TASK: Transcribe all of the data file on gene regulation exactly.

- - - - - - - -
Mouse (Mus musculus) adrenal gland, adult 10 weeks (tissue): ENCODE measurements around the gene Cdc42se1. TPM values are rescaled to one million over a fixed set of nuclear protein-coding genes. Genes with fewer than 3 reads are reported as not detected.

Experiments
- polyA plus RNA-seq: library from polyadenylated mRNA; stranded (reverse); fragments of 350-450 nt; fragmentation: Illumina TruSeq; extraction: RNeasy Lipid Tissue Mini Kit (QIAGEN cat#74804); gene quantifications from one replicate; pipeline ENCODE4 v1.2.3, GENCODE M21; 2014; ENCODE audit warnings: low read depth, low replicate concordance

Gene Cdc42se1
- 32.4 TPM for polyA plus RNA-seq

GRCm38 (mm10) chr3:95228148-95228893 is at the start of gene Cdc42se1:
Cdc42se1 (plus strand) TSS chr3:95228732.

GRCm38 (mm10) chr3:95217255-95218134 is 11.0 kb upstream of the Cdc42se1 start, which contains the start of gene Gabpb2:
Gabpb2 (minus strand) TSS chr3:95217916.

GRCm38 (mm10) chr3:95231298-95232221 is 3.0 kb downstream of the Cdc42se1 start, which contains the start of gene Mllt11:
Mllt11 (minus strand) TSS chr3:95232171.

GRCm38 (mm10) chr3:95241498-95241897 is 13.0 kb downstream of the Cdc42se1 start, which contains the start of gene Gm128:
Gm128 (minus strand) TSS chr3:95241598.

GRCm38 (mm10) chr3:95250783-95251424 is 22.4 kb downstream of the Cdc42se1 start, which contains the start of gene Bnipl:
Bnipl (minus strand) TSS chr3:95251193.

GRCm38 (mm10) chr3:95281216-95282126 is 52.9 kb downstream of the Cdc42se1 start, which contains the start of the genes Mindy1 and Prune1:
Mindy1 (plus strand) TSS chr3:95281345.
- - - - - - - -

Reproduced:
Mouse (Mus musculus) adrenal gland, adult 10 weeks (tissue): ENCODE measurements around the gene Cdc42se1. TPM values are rescaled to one million over a fixed set of nuclear protein-coding genes. Genes with fewer than 3 reads are reported as not detected.

Experiments
- polyA plus RNA-seq: library from polyadenylated mRNA; stranded (reverse); fragments of 350-450 nt; fragmentation: Illumina TruSeq; extraction: RNeasy Lipid Tissue Mini Kit (QIAGEN cat#74804); gene quantifications from one replicate; pipeline ENCODE4 v1.2.3, GENCODE M21; 2014; ENCODE audit warnings: low read depth, low replicate concordance

Gene Cdc42se1
- 32.4 TPM for polyA plus RNA-seq

GRCm38 (mm10) chr3:95228148-95228893 is at the start of gene Cdc42se1:
Cdc42se1 (plus strand) TSS chr3:95228732.

GRCm38 (mm10) chr3:95217255-95218134 is 11.0 kb upstream of the Cdc42se1 start, which contains the start of gene Gabpb2:
Gabpb2 (minus strand) TSS chr3:95217916.

GRCm38 (mm10) chr3:95231298-95232221 is 3.0 kb downstream of the Cdc42se1 start, which contains the start of gene Mllt11:
Mllt11 (minus strand) TSS chr3:95232171.

GRCm38 (mm10) chr3:95241498-95241897 is 13.0 kb downstream of the Cdc42se1 start, which contains the start of gene Gm128:
Gm128 (minus strand) TSS chr3:95241598.

GRCm38 (mm10) chr3:95250783-95251424 is 22.4 kb downstream of the Cdc42se1 start, which contains the start of gene Bnipl:
Bnipl (minus strand) TSS chr3:95251193.

GRCm38 (mm10) chr3:95281216-95282126 is 52.9 kb downstream of the Cdc42se1 start, which contains the start of the genes Mindy1 and Prune1:
Mindy1 (plus strand) TSS chr3:95281345.